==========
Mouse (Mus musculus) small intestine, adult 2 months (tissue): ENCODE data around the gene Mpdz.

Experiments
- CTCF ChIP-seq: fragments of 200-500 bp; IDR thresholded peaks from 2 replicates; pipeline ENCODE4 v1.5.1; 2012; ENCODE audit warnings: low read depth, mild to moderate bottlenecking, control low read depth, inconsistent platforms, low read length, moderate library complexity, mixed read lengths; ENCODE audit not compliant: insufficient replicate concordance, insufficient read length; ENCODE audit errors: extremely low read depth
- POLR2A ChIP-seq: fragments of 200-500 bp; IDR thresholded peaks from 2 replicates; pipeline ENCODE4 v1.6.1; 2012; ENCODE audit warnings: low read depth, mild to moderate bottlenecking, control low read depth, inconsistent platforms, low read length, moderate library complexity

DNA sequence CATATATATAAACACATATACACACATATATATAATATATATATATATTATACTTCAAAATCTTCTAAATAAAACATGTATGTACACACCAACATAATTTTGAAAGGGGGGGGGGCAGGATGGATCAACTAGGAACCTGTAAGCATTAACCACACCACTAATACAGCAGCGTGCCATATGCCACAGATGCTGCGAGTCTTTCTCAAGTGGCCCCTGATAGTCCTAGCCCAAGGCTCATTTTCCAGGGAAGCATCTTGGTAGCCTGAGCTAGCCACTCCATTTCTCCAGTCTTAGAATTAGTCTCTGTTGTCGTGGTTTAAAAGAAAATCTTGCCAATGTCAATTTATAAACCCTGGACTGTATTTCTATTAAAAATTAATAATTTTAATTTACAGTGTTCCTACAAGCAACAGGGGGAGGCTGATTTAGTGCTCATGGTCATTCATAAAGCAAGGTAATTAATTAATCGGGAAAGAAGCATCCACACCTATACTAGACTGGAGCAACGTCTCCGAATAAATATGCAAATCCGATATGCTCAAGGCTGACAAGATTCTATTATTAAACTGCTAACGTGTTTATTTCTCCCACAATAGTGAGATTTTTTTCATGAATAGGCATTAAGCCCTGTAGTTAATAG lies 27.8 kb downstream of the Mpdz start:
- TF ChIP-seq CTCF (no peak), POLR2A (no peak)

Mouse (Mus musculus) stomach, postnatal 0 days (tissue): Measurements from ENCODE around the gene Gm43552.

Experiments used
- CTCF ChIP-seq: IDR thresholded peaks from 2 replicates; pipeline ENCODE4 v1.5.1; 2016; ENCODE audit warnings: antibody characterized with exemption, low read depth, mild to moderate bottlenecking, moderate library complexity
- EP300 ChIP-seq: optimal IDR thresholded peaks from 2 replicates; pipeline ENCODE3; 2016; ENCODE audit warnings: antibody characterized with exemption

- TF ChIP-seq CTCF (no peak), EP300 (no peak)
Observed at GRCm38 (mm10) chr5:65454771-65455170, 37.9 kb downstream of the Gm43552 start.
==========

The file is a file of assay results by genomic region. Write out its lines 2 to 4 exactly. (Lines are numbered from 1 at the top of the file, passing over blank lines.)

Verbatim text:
Experiments
- CTCF ChIP-seq: fragments of 200-500 bp; IDR thresholded peaks from 2 replicates; pipeline ENCODE4 v1.5.1; 2012; ENCODE audit warnings: low read depth, mild to moderate bottlenecking, control low read depth, inconsistent platforms, low read length, moderate library complexity, mixed read lengths; ENCODE audit not compliant: insufficient replicate concordance, insufficient read length; ENCODE audit errors: extremely low read depth
- POLR2A ChIP-seq: fragments of 200-500 bp; IDR thresholded peaks from 2 replicates; pipeline ENCODE4 v1.6.1; 2012; ENCODE audit warnings: low read depth, mild to moderate bottlenecking, control low read depth, inconsistent platforms, low read length, moderate library complexity